Public Knowledge: Document Your Culture

Taking place in Gallery 3, Emma Warren chairs this discussion, building on her first-hand experience researching and documenting different spaces and dancefloors that have historically been neglected or perceived as informal or peripheral. Visual artist Karimah Hassan, illustrator and rollerskater Wumi ‘WumZum’ Olaosebikan and musician-scholar Mykaell Riley will be in conversation with Emma to describe their formative experiences of formative spaces.

The discussion will close with a DJ set and an informal dance session for the audience and panellists in which ‘zero skill is required’.

£5 (full price) 

£4 (concessions)


Biographies

Emma Warren has built a career writing in the music industry and bringing people together to discuss culture making and collective activity. Emma hosts a monthly radio show on Worldwide FM where she invites regular special guests and talks all things music culture. Emma’s book Make Some Space was a project to document the Total Refreshment Centre (TRC) social centre in London, to bring to pages it’s moment in culture. The TRC closed in-part in 2018 but remains open as a music studio & recording space.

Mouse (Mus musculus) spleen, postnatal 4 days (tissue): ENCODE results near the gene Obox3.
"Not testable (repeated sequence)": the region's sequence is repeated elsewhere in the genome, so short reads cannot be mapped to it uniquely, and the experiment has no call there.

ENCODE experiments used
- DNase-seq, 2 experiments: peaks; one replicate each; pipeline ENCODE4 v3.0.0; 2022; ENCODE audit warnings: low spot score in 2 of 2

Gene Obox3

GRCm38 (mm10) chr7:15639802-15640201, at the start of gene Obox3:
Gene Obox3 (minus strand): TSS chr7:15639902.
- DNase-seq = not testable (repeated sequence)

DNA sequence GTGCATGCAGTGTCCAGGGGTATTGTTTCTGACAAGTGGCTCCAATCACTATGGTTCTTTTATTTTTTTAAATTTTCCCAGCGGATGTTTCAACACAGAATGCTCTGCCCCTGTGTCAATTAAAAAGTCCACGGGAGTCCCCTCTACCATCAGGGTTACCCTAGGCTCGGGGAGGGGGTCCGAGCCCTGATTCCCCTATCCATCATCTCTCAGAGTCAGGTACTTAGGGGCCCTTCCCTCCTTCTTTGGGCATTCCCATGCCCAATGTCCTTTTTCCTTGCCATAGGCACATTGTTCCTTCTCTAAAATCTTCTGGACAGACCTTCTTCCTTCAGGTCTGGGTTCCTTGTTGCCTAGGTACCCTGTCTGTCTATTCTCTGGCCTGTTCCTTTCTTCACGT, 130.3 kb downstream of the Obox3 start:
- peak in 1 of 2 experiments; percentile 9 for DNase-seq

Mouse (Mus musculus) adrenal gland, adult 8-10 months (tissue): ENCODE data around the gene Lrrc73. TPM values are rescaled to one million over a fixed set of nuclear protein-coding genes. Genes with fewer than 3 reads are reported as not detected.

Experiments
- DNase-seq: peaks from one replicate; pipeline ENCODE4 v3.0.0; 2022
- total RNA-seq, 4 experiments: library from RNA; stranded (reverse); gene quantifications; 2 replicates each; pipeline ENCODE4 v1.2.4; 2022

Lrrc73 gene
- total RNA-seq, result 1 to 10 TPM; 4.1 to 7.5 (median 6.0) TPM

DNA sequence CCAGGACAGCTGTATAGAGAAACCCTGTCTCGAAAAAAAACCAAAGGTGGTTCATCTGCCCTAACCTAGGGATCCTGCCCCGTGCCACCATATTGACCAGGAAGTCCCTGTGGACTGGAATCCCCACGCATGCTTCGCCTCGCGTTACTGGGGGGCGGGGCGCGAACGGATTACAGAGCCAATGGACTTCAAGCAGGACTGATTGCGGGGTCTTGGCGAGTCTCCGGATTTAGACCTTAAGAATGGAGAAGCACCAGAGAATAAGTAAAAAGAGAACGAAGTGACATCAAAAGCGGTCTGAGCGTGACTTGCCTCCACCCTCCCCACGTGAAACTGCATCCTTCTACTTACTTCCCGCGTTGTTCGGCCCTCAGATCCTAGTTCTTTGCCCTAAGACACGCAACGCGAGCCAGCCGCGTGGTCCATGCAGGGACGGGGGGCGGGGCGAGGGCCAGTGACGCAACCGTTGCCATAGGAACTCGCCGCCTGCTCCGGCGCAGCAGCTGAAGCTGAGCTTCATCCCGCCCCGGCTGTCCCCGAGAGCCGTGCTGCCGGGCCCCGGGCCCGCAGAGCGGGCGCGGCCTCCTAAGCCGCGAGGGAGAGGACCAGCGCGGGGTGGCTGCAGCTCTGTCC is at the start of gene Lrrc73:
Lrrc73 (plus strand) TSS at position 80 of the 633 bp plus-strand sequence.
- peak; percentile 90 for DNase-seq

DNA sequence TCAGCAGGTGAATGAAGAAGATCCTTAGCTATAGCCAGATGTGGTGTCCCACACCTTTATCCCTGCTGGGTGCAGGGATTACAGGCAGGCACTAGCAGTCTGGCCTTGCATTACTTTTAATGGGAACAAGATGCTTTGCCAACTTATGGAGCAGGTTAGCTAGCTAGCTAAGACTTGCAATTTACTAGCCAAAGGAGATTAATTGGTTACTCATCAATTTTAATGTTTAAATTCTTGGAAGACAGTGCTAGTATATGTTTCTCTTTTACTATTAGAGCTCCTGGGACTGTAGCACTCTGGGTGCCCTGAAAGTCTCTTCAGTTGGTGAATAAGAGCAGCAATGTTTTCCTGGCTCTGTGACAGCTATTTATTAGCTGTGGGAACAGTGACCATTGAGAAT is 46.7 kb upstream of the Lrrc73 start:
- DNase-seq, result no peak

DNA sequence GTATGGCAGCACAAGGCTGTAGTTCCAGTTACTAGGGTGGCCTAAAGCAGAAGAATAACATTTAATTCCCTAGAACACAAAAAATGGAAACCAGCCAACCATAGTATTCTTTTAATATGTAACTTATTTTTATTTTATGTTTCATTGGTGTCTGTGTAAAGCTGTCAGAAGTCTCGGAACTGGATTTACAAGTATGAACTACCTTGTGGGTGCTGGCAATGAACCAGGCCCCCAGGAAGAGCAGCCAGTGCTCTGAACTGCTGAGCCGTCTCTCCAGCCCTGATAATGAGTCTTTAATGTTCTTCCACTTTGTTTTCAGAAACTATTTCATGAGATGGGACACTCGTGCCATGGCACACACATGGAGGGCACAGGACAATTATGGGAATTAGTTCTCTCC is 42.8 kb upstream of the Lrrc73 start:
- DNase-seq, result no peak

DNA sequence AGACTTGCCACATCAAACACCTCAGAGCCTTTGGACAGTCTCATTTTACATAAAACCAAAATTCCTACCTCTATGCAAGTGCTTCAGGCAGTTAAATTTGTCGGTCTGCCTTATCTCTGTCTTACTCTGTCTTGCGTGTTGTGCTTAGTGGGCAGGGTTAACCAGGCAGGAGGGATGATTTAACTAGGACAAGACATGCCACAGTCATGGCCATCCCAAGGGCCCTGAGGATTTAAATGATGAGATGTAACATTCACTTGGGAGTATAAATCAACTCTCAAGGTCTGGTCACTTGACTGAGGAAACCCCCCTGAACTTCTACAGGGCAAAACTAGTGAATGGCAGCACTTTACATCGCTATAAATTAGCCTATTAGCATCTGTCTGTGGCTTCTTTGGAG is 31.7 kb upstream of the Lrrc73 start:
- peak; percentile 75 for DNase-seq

Karimah Hassan was born in Wales with Yemeni and Bangladeshi heritage, her expressive, bold aesthetic and is heralded for ‘taking stories of community gatekeepers full circle, from the canvas to the streets‘. Karimah creates live paintings at performance events across London and New York in order to highlight the importance of communities in the city.

Wumi ‘Wumzum’ Olaosebikan is a British born illustrator, muralist, animator.

Mykaell Riley‘s career started as a founder member of the British roots Reggae band Steel Pulse who would go onto receive a Grammy. Over the years he has performed, produced, managed and consulted on many successful artists and their projects. As a professional writer/producer, Mykaell’s work has encompassed TV, Film and Theatre, resulting in over eleven UK top twenty positions, and three UK number ones. He also formed The Reggae Philharmonic Orchestra, Britain’s first black pop string section and composed extensively for television including the BBC, ITV, SKY and Endemol. He is the Programme Director for The Black Music Research Unit (BMRU) and Principal Investigator for Bass Culture Research at the University of Westminster. In 2016, having secured the first major AHRC award to research the impact of Jamaican music in Britain, he became a Principal Investigator. In 2017 he championed the Grime Report in partnership with Ticketmaster, which resulted in a change in government legislation. In 2018 he staged the UK’s largest photographic exhibit on the impact of Jamaican music in Britain. In 2019 he released ‘Bass Culture’ the film mapping Soundsystem culture to Grime. In 2020 he consultant Brent 2020 No Base Like Home festival, remains trustee for Tavaziva Dance, Finding. Rhythms and sits on International Advisory Board for HKW Berlin.